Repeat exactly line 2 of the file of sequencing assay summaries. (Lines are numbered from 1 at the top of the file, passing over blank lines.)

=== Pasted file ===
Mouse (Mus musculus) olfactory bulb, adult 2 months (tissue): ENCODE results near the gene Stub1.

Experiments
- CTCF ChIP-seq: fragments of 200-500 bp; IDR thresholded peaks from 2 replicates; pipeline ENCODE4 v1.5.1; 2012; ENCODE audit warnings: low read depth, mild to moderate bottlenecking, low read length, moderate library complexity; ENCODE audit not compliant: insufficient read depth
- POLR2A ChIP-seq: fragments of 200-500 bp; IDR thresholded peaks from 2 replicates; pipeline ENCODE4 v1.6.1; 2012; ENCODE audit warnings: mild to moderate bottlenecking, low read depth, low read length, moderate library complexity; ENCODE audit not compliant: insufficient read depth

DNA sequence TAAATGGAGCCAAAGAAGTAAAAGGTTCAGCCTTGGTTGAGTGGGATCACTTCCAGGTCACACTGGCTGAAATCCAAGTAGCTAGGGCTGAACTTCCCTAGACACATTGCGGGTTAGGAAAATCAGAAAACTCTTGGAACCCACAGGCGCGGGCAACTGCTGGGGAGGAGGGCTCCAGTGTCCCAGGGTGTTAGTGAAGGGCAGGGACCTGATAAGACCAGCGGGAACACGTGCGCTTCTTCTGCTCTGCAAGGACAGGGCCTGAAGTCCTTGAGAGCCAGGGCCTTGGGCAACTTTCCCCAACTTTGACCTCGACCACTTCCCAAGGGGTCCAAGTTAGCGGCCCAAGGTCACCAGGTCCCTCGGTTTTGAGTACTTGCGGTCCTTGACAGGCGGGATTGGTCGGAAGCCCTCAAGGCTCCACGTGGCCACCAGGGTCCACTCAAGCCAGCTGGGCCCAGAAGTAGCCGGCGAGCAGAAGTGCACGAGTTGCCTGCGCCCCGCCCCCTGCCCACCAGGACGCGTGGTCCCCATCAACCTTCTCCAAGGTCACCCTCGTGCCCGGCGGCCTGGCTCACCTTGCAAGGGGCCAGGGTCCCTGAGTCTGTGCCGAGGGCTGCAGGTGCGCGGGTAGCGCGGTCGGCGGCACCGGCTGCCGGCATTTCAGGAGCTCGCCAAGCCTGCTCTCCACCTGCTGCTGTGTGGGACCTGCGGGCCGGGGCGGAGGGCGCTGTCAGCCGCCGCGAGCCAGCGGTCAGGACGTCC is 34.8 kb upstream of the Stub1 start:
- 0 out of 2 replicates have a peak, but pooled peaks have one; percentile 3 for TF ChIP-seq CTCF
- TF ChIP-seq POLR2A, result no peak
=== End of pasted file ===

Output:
Experiments